Exploring Mexico’s Pueblos Magicos: Tlaxco
I’m probably going to regret this, but I’m about to kick off a pretty ambitious long term project: visiting all of Mexico’s pueblos magicos (magic towns). These are a collection of small towns highlighted by Mexico’s tourism secretariat as being of some kind of historic or cultural significance. To be deemed a pueblo magico, the tourism secretariat says a town needs to offer visitors a “magical” experience.
Yet the whole idea of the pueblos magicos program is a bit controversial. Supporters of the program argue it promotes tourism in some of Mexico’s least visited yet most unique small communities. This sounds great, but critics have pointed to issues with which towns are selected, with some going as far as dismissing the entire initiative as a bit of a gimmick. So, what’s the deal: are the pueblos magicos diamonds in the rough, or a bunch of dusty backwaters?
I’ve decided the only way to find out is to visit them all. Currently, there are more than 80 pueblos magicos scattered across the country. Some are pretty much in the middle of nowhere. I don’t expect to reach every single one anytime soon, nor do I expect them all to be amazing. So on that note, let’s dive into my first pueblo magico: Tlaxco.
This first pueblo magico to be put under the microscope is a small town of around 15,000 people, located in the parched north of Tlaxcala state. On arrival, Tlaxco doesn’t exactly put its best face forward. The bus from Apizaco dropped us off on a long road lined with cheap restaurants and souvenir stores. There was no small town feel, just diesel fumes and dust. It had as much character as John Kasich, and was as lively as Ben Carson. “Shit,” I thought. “I’ve drawn a short straw on my first go.” Down the road, we ran into a hostel that was apparently once a bit of a backpacker haunt. There wasn’t really much left of it. Between the boarded up windows, I could vaguely see the shredded interior. It looked like it had been ransacked. As I was peering in, some random passerby stopped, pointed and said, “closed”. As if to clear up any ambiguity about the situation. We ended up staying at a motor lodge on the main road out of town, with the creative name La Carreta (Km. 1.5 Carretera Tlaxco-Zacatlan, ph: 241 496 0546). The place was actually quite nice, and a decent price (around MX$180 for a double room). The only way we found the place was by asking at the tourist information booth in the main plaza. I have to say, the staff at the booth deserve credit for being an absolute trove of information. They gave us plenty of detailed information on some of the best places in the area to visit, including a handful of historic haciendas. Unfortunately, many of these places were out of town, and not particularly easy to access without private transport. So far, things weren’t looking too great for Tlaxco, though the zocalo with its old church was pleasant enough.
Things took a turn for the better when we headed out to the slot canyon on the edge of town. It’s only a 20 minute walk from the zocalo to the canyon, but along the way the town quickly morphed into something with a real village atmosphere, before giving way to countryside. The streets were quieter on this side of Tlaxco, with crumbling colonial style buildings flanking the dusty streets. As we left the village proper, we passed a shepherd tending a flock of sheep.
The slot canyon itself lived up to its local name, el laberinto (the maze). The winding, narrow canyon got deeper the further in we went. It was mostly dry when we visited, though in rainy season it’s easy to imagine most of the route becoming extremely muddy.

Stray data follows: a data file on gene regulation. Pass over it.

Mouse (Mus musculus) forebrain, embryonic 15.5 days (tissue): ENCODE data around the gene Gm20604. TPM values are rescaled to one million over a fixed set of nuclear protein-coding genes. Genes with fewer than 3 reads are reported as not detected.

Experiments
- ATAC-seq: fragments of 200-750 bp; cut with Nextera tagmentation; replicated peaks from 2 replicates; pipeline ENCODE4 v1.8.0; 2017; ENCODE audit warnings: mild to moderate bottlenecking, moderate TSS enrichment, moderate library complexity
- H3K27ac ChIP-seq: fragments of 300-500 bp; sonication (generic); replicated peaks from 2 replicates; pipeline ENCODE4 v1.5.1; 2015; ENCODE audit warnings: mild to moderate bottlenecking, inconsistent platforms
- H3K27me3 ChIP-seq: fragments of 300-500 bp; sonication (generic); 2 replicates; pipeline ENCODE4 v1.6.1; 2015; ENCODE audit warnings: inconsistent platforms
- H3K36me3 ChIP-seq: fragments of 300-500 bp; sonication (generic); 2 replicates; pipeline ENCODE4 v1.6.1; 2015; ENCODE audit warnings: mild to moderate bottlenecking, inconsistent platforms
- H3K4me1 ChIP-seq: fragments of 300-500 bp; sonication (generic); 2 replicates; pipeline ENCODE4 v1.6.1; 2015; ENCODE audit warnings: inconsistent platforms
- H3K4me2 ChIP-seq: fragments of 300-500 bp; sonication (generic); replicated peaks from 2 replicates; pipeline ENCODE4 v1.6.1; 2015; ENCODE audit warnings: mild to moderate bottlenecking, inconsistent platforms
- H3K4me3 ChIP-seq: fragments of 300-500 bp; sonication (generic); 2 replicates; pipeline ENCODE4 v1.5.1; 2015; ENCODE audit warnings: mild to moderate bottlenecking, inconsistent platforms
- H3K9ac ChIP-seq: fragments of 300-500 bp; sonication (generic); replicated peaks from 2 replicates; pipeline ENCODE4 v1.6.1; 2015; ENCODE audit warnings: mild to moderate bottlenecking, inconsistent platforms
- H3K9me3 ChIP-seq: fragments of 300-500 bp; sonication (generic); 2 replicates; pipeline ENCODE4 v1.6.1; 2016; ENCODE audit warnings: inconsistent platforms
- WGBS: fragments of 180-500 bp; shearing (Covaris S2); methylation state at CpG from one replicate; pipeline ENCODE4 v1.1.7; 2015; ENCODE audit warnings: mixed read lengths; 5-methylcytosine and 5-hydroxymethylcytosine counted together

The canyon can be covered in less than an hour, and ends on a desert plain with a somewhat decent view of Tlaxco.
We finished the day by relaxing in the plaza, before grabbing dinner at a seafood restaurant near where the bus dropped us off. The meal was delicious and reasonably priced at around MX$50, with each serving roughly large enough to feed a small family. We couldn’t find a bar, so after dinner we headed back to the room to drink and watch cable.
I think decided Tlaxco’s nighlife probably wasn’t worth a recommendation roughly around the moment I found myself lying in a motel bed, watching Sean Hannity in my underwear, while cradling a half empty flask of cheap tequila.
Tlaxco and I had a rough start, but eventually the place started to grow on me. There isn’t heaps to do, though the slot canyon is a good reason to visit. The church near the zocalo is also worth a peek, while the square itself is good for people watching. Grab an ice cream, find a shady corner and just chill.
People were pretty friendly, and the village gets better when you get away from the main road. Apparently, the place comes to life on weekends, when day trippers from Puebla and Tlaxcala pour in. Personally, I think this would probably be the best way to enjoy Tlaxco. The village can be comfortably covered in a day, and staying overnight isn’t really necessary. There’s not much nightlife, and accommodation in the centre is slim. If you’re coming from Puebla or Mexico City, consider crashing somewhere in Tlaxcala, which a great destination in its own right.
There are regular buses to Tlaxco from the main terminal in Apizaco, a regional transport hub for much of northern Tlaxcala state. Apizaco itself is easy enough to get to, with almost hourly buses from Mexico City’s TAPO, Puebla’s CAPU and Tlaxcala city’s main terminal. If you find yourself in Tlaxcala state, Tlaxco is worth a visit, especially if you have private transport and can hit up a few haciendas in the area. Bear in mind this isn’t a place to visit if you’re looking for excitement. But if you visit Tlaxco to escape the city and chill out for a few hours, you’ll probably enjoy yourself.
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